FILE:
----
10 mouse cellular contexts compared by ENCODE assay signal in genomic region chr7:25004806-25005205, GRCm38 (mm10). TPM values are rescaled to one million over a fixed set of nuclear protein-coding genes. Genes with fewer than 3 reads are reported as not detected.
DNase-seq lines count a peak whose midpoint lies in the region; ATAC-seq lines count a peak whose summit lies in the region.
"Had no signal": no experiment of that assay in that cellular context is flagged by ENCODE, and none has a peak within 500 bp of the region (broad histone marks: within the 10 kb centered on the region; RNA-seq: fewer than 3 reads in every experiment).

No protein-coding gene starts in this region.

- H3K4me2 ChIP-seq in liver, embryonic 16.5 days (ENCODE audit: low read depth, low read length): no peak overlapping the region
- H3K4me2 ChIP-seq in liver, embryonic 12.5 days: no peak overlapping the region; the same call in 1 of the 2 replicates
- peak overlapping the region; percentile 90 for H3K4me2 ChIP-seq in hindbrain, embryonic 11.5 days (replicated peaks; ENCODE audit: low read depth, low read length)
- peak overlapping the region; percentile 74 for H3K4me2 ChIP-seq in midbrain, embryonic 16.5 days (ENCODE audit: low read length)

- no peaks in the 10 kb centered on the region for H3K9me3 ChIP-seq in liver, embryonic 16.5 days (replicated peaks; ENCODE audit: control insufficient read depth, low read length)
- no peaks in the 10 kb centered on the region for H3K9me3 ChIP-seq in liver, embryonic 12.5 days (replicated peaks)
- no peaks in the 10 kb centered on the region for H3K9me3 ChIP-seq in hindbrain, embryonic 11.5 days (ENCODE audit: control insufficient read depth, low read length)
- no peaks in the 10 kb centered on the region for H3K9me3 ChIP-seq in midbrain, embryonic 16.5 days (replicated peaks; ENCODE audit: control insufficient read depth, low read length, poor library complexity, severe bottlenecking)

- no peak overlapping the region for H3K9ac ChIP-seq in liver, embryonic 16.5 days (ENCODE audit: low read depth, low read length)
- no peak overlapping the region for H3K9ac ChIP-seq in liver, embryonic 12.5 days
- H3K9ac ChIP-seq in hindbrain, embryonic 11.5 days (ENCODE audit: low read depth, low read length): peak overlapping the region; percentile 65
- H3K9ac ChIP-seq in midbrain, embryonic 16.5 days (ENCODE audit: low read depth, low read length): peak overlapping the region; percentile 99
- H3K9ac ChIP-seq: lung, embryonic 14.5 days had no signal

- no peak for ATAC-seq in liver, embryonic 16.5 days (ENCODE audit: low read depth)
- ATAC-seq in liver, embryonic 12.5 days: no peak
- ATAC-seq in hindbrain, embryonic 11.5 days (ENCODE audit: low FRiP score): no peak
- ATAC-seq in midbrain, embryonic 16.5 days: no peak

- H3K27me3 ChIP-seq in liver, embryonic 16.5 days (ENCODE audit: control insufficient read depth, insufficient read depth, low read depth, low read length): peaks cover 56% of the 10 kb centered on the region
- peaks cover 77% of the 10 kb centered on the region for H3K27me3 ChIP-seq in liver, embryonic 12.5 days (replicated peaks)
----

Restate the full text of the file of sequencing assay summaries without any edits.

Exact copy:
10 mouse cellular contexts compared by ENCODE assay signal in genomic region chr7:25004806-25005205, GRCm38 (mm10). TPM values are rescaled to one million over a fixed set of nuclear protein-coding genes. Genes with fewer than 3 reads are reported as not detected.
DNase-seq lines count a peak whose midpoint lies in the region; ATAC-seq lines count a peak whose summit lies in the region.
"Had no signal": no experiment of that assay in that cellular context is flagged by ENCODE, and none has a peak within 500 bp of the region (broad histone marks: within the 10 kb centered on the region; RNA-seq: fewer than 3 reads in every experiment).

No protein-coding gene starts in this region.

- H3K4me2 ChIP-seq in liver, embryonic 16.5 days (ENCODE audit: low read depth, low read length): no peak overlapping the region
- H3K4me2 ChIP-seq in liver, embryonic 12.5 days: no peak overlapping the region; the same call in 1 of the 2 replicates
- peak overlapping the region; percentile 90 for H3K4me2 ChIP-seq in hindbrain, embryonic 11.5 days (replicated peaks; ENCODE audit: low read depth, low read length)
- peak overlapping the region; percentile 74 for H3K4me2 ChIP-seq in midbrain, embryonic 16.5 days (ENCODE audit: low read length)

- no peaks in the 10 kb centered on the region for H3K9me3 ChIP-seq in liver, embryonic 16.5 days (replicated peaks; ENCODE audit: control insufficient read depth, low read length)
- no peaks in the 10 kb centered on the region for H3K9me3 ChIP-seq in liver, embryonic 12.5 days (replicated peaks)
- no peaks in the 10 kb centered on the region for H3K9me3 ChIP-seq in hindbrain, embryonic 11.5 days (ENCODE audit: control insufficient read depth, low read length)
- no peaks in the 10 kb centered on the region for H3K9me3 ChIP-seq in midbrain, embryonic 16.5 days (replicated peaks; ENCODE audit: control insufficient read depth, low read length, poor library complexity, severe bottlenecking)

- no peak overlapping the region for H3K9ac ChIP-seq in liver, embryonic 16.5 days (ENCODE audit: low read depth, low read length)
- no peak overlapping the region for H3K9ac ChIP-seq in liver, embryonic 12.5 days
- H3K9ac ChIP-seq in hindbrain, embryonic 11.5 days (ENCODE audit: low read depth, low read length): peak overlapping the region; percentile 65
- H3K9ac ChIP-seq in midbrain, embryonic 16.5 days (ENCODE audit: low read depth, low read length): peak overlapping the region; percentile 99
- H3K9ac ChIP-seq: lung, embryonic 14.5 days had no signal

- no peak for ATAC-seq in liver, embryonic 16.5 days (ENCODE audit: low read depth)
- ATAC-seq in liver, embryonic 12.5 days: no peak
- ATAC-seq in hindbrain, embryonic 11.5 days (ENCODE audit: low FRiP score): no peak
- ATAC-seq in midbrain, embryonic 16.5 days: no peak

- H3K27me3 ChIP-seq in liver, embryonic 16.5 days (ENCODE audit: control insufficient read depth, insufficient read depth, low read depth, low read length): peaks cover 56% of the 10 kb centered on the region
- peaks cover 77% of the 10 kb centered on the region for H3K27me3 ChIP-seq in liver, embryonic 12.5 days (replicated peaks)